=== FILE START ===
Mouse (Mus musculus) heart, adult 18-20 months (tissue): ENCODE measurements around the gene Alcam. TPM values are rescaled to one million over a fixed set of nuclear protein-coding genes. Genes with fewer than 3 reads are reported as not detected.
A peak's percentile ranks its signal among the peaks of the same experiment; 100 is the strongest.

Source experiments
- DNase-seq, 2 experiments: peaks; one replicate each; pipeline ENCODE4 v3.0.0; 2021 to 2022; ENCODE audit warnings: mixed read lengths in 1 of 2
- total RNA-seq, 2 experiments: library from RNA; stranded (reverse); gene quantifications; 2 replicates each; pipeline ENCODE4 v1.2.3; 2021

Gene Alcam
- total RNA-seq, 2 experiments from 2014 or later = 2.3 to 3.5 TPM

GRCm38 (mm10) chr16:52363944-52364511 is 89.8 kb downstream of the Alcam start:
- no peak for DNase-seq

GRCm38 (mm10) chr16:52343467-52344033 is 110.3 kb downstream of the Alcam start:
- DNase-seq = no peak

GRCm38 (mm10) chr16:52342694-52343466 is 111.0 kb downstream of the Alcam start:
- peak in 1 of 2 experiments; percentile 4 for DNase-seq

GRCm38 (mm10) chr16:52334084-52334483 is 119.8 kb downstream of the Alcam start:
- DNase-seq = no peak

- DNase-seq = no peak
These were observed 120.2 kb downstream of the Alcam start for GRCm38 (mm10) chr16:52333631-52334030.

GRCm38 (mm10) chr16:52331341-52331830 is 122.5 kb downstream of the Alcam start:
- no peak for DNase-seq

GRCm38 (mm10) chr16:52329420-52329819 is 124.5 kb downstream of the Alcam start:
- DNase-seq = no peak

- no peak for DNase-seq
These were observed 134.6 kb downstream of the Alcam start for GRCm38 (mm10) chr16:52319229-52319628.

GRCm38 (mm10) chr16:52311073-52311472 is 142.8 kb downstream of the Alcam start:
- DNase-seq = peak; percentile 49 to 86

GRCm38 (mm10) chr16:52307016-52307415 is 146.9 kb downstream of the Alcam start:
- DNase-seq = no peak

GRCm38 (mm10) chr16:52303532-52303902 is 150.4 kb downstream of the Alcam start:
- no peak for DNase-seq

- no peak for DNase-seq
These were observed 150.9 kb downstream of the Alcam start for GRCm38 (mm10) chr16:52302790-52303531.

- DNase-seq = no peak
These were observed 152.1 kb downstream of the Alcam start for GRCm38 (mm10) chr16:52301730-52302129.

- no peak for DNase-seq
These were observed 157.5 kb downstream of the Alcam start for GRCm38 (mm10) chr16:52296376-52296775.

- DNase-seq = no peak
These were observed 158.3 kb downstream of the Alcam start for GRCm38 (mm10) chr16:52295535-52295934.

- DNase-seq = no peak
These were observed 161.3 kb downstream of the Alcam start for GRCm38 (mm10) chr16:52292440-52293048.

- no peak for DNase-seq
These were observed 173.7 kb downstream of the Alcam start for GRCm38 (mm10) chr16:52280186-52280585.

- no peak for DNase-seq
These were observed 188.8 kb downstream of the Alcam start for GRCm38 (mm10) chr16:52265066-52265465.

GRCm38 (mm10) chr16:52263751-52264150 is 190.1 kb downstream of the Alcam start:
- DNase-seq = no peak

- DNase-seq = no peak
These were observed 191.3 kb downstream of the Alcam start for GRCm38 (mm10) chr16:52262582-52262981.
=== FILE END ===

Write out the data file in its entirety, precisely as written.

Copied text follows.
Mouse (Mus musculus) heart, adult 18-20 months (tissue): ENCODE measurements around the gene Alcam. TPM values are rescaled to one million over a fixed set of nuclear protein-coding genes. Genes with fewer than 3 reads are reported as not detected.
A peak's percentile ranks its signal among the peaks of the same experiment; 100 is the strongest.

Source experiments
- DNase-seq, 2 experiments: peaks; one replicate each; pipeline ENCODE4 v3.0.0; 2021 to 2022; ENCODE audit warnings: mixed read lengths in 1 of 2
- total RNA-seq, 2 experiments: library from RNA; stranded (reverse); gene quantifications; 2 replicates each; pipeline ENCODE4 v1.2.3; 2021

Gene Alcam
- total RNA-seq, 2 experiments from 2014 or later = 2.3 to 3.5 TPM

GRCm38 (mm10) chr16:52363944-52364511 is 89.8 kb downstream of the Alcam start:
- no peak for DNase-seq

GRCm38 (mm10) chr16:52343467-52344033 is 110.3 kb downstream of the Alcam start:
- DNase-seq = no peak

GRCm38 (mm10) chr16:52342694-52343466 is 111.0 kb downstream of the Alcam start:
- peak in 1 of 2 experiments; percentile 4 for DNase-seq

GRCm38 (mm10) chr16:52334084-52334483 is 119.8 kb downstream of the Alcam start:
- DNase-seq = no peak

- DNase-seq = no peak
These were observed 120.2 kb downstream of the Alcam start for GRCm38 (mm10) chr16:52333631-52334030.

GRCm38 (mm10) chr16:52331341-52331830 is 122.5 kb downstream of the Alcam start:
- no peak for DNase-seq

GRCm38 (mm10) chr16:52329420-52329819 is 124.5 kb downstream of the Alcam start:
- DNase-seq = no peak

- no peak for DNase-seq
These were observed 134.6 kb downstream of the Alcam start for GRCm38 (mm10) chr16:52319229-52319628.

GRCm38 (mm10) chr16:52311073-52311472 is 142.8 kb downstream of the Alcam start:
- DNase-seq = peak; percentile 49 to 86

GRCm38 (mm10) chr16:52307016-52307415 is 146.9 kb downstream of the Alcam start:
- DNase-seq = no peak

GRCm38 (mm10) chr16:52303532-52303902 is 150.4 kb downstream of the Alcam start:
- no peak for DNase-seq

- no peak for DNase-seq
These were observed 150.9 kb downstream of the Alcam start for GRCm38 (mm10) chr16:52302790-52303531.

- DNase-seq = no peak
These were observed 152.1 kb downstream of the Alcam start for GRCm38 (mm10) chr16:52301730-52302129.

- no peak for DNase-seq
These were observed 157.5 kb downstream of the Alcam start for GRCm38 (mm10) chr16:52296376-52296775.

- DNase-seq = no peak
These were observed 158.3 kb downstream of the Alcam start for GRCm38 (mm10) chr16:52295535-52295934.

- DNase-seq = no peak
These were observed 161.3 kb downstream of the Alcam start for GRCm38 (mm10) chr16:52292440-52293048.

- no peak for DNase-seq
These were observed 173.7 kb downstream of the Alcam start for GRCm38 (mm10) chr16:52280186-52280585.

- no peak for DNase-seq
These were observed 188.8 kb downstream of the Alcam start for GRCm38 (mm10) chr16:52265066-52265465.

GRCm38 (mm10) chr16:52263751-52264150 is 190.1 kb downstream of the Alcam start:
- DNase-seq = no peak

- DNase-seq = no peak
These were observed 191.3 kb downstream of the Alcam start for GRCm38 (mm10) chr16:52262582-52262981.